In the last couple of days, the company’s stock market value has dropped by more than 6%, which is roughly around $200 billion (£160 billion).
Table of Contents
China’s iPhone Ban: Biting Apple’s Fortune
China represents the third-largest tech market globally, contributing to 18% of its total revenue last year.
It’s also the primary location where the majority of Apple’s products are manufactured, primarily by its biggest supplier, Foxconn.
According to a report from The Wall Street Journal (WSJ) on Wednesday, Beijing has issued an order instructing officials of central government agencies not to bring iPhones to their workplaces or use them for work purposes.
The following day, Bloomberg News disclosed that this ban could potentially extend to employees of state-owned companies and government-supported agencies as well.
Sources have informed WSJ that officials have been instructed not to use iPhones, a directive that was given by their superiors in recent weeks. Restrictions have also been imposed on other foreign-brand devices.
According to the newspaper, there were pre-existing bans on iPhones in certain agencies, but insiders indicate that these restrictions have been recently broadened.
The extent to which these instructions were widely communicated through Chinese authorities remains unclear. These reports have come out ahead of the anticipated release of the iPhone 15, scheduled for September 12th.
A few people on Chinese social media platforms have mentioned that they are employed by state-owned companies and have been instructed to discontinue the use of Apple devices by the end of September. In a somewhat humorous tone, one of them quipped about their financial situation, saying they can’t afford a new phone and asked, “What am I supposed to use for work?” They expressed their astonishment.
China stands as one of Apple’s major markets, and it’s also the place where iPhones are made, though Apple has recently expanded its production efforts in India. In reaction to the reports, there has been no formal statement issued by the Chinese government.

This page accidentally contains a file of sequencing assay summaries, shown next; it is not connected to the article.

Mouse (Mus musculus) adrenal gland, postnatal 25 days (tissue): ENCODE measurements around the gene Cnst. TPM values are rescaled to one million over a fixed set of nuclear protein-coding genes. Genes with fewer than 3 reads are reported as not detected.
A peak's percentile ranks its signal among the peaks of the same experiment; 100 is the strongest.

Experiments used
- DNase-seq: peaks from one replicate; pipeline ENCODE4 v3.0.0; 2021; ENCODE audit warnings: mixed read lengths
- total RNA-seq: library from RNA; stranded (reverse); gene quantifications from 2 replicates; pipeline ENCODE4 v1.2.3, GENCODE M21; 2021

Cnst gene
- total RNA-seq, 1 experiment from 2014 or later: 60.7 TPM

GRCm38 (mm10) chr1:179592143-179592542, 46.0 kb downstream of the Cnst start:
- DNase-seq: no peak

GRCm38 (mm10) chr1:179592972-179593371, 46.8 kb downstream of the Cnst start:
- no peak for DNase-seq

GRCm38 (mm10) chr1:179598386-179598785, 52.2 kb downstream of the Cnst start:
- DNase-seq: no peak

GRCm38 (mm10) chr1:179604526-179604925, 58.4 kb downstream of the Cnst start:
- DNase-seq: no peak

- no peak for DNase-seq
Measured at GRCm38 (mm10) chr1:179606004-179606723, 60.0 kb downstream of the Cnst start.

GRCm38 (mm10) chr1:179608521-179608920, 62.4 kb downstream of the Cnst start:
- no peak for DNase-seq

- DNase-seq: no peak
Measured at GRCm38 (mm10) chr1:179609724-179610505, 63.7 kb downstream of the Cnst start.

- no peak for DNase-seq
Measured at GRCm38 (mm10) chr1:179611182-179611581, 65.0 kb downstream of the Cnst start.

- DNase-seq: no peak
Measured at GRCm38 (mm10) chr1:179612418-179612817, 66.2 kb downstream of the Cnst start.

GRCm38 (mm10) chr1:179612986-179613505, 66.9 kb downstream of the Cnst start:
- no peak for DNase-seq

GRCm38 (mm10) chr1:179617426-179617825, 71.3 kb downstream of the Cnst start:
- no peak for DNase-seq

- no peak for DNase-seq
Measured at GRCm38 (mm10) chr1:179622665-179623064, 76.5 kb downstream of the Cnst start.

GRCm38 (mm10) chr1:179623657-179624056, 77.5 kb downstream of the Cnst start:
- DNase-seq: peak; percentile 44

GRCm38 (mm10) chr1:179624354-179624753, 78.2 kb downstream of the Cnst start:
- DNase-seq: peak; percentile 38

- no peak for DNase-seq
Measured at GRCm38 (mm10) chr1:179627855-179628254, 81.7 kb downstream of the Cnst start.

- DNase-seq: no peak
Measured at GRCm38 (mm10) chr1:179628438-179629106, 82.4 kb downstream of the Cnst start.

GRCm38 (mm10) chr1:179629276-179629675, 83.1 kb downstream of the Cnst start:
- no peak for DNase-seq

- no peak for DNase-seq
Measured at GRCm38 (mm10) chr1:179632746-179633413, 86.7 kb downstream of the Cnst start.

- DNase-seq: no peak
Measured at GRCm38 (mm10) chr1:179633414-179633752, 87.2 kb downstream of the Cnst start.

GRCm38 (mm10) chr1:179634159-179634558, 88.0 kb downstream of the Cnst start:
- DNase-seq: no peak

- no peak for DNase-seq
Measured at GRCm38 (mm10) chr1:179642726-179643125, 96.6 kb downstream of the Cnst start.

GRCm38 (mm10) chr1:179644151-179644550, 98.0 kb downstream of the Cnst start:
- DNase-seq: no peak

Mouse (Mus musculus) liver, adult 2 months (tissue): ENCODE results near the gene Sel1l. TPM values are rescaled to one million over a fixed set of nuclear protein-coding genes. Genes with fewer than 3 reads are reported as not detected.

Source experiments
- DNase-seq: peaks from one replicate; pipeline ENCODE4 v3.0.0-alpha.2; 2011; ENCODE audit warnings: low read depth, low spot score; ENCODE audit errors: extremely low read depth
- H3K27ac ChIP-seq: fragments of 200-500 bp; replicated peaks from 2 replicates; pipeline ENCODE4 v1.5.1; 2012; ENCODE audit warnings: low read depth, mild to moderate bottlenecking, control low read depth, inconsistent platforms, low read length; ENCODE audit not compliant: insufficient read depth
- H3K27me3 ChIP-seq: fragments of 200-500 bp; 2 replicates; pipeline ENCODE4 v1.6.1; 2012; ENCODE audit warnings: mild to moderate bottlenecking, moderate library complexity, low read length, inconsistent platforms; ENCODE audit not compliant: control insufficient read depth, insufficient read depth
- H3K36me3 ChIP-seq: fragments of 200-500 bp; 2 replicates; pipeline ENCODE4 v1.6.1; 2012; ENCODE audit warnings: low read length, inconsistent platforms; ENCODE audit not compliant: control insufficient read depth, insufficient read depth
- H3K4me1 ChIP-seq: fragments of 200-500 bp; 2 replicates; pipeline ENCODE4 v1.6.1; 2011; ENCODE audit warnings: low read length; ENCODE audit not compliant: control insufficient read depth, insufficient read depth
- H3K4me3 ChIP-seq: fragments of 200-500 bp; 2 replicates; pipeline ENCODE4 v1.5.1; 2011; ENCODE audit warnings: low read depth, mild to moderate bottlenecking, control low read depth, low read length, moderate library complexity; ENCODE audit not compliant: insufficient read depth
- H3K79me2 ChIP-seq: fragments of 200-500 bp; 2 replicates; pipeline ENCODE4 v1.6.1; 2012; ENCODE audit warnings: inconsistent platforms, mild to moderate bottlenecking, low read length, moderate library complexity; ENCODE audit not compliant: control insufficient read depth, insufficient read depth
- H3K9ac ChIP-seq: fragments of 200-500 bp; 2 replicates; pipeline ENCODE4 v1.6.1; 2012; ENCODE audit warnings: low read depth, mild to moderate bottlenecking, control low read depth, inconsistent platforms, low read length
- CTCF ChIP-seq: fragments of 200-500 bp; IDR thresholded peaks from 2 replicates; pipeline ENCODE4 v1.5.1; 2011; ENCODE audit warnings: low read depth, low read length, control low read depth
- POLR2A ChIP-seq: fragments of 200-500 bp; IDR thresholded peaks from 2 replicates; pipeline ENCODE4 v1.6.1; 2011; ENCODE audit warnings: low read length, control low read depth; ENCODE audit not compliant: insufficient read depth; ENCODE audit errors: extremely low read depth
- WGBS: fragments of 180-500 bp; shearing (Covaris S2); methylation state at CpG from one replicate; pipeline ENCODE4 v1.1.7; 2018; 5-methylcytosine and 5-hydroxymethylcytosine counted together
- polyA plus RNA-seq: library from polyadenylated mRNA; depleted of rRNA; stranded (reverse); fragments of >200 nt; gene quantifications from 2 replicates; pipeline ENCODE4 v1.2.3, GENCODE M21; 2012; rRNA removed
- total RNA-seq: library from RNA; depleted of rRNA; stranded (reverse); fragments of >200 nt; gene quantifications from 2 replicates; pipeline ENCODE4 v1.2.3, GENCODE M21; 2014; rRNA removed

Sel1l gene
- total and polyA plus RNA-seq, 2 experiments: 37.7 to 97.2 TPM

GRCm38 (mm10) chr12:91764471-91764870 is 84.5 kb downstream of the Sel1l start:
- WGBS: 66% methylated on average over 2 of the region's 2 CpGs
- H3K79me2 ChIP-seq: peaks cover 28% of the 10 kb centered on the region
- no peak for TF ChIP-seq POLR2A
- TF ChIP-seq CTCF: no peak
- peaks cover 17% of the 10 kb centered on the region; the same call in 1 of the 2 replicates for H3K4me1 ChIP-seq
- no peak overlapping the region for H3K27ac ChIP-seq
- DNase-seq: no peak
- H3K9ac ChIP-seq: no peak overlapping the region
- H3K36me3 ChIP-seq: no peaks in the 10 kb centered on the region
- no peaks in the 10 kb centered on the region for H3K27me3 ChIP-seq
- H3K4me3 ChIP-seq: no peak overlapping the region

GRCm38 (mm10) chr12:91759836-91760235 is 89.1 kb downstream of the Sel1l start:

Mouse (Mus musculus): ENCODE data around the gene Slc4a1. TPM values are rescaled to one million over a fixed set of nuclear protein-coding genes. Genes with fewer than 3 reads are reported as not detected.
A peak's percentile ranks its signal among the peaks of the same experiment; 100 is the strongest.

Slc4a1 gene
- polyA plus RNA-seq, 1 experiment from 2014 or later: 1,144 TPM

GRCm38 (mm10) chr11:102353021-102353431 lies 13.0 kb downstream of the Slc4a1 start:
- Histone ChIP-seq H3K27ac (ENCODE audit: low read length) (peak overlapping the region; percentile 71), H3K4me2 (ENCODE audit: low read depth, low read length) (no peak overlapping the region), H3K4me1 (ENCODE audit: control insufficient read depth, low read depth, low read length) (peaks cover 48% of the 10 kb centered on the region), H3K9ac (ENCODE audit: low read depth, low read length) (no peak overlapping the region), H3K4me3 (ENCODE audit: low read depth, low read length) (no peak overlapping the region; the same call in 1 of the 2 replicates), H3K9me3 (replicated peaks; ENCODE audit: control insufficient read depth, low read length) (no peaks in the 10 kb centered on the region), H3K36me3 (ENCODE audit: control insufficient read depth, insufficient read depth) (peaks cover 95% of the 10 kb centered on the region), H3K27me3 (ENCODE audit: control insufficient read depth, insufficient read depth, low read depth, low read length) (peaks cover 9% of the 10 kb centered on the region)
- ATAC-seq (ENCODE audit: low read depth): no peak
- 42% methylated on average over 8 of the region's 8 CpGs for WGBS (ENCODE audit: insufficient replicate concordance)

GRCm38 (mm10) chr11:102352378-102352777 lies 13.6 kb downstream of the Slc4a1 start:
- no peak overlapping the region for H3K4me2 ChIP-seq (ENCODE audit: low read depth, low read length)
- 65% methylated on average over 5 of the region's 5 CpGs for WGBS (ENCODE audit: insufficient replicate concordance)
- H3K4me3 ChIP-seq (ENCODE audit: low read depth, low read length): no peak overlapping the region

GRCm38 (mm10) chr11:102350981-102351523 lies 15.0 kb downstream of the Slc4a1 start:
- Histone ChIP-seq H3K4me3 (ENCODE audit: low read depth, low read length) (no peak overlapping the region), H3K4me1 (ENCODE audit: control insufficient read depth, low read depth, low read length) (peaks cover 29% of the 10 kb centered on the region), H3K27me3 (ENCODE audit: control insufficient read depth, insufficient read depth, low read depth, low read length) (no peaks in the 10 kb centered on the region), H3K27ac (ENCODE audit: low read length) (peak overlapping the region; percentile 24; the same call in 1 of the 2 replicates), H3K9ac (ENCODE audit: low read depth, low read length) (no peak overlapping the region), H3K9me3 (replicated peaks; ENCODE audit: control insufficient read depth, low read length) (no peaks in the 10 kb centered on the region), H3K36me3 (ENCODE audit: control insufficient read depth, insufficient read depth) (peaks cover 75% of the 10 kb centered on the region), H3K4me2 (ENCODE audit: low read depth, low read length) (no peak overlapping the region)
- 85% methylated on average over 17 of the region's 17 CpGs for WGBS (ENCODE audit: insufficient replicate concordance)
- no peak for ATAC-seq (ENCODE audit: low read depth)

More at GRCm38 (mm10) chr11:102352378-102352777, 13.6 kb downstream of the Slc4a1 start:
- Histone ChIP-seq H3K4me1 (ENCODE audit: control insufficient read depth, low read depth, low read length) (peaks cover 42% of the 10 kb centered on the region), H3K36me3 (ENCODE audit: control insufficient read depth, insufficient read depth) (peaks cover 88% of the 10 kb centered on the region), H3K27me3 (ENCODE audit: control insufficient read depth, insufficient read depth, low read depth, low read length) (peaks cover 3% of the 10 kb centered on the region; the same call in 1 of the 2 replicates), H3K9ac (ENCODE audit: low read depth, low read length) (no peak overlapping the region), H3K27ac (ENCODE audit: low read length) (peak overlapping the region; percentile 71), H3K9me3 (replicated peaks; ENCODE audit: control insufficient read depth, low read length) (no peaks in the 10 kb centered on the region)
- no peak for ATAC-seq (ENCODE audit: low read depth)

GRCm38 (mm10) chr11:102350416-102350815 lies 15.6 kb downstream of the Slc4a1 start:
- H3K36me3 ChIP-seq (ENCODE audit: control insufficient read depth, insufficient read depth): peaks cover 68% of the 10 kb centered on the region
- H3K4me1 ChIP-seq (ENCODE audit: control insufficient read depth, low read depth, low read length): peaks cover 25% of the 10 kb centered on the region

Apple didn’t promptly respond to the BBC’s inquiry for a comment.
In addition to the drop in Apple’s stock prices, the stocks of a few of its suppliers were impacted as well.
On Thursday, Qualcomm, the largest supplier of smartphone chips worldwide, experienced a more than 7% reduction in its stock shares. Meanwhile, SK Hynix, a South Korean company, observed a roughly 4% decrease in its shares on Friday.
Tensions in the technology sector have been escalating between the United States and China, resulting in both parties implementing various restrictions.
This year, the United States, in conjunction with its partners Japan and the Netherlands, has placed limitations on the export of specific chip technologies to China, effectively restricting its access to these technologies.
In response, China has taken countermeasures by prohibiting the export of critical materials essential for the semiconductor industry. Beijing is said to be preparing a fresh investment fund of $40 billion to promote the growth of its chip manufacturing sector.
During Commerce Secretary Gina Raimondo’s recent trip to Beijing, there was an unexpected introduction of the Mate 60 Pro smartphone by the renowned Chinese tech company Huawei.
The Apple initiated the pre-sale of the Pro+ model of the phone on a Friday.
A Canadian technology research company, TechInsights, has reported the presence of a fresh 5G Kirin 9000s processor in the smartphone. This processor was developed by SMIC, China’s leading contract chip manufacturer, specifically for Huawei.
Dan Hutchinson, an analyst at TechInsights, mentioned that this “illustrates the technological progress achieved by the semiconductor industry in China.”
This week, Mike Gallagher, a U.S. Congressman serving as the head of the Senate Committee on Commerce, issued a request to restrict and impose sanctions on the export of Huawei and SMIC.
Security Apple Revision
In the midst of this situation, Apple took swift action on Thursday in response to the identification of security vulnerabilities exploited by unidentified hackers, issuing a critical software update for a significant range of both older and current devices.
This update was rolled out when Citizen Lab’s digital rights investigators identified that attackers were compromising Apple devices using a unique and previously unknown technique to pursue specific objectives.
Apple encountered a situation resembling “exploitation,” prompting the company to release two updates swiftly as an integral part of their immediate customer security response.
This year, Apple finds itself compelled to issue comprehensive security updates for the 15th time.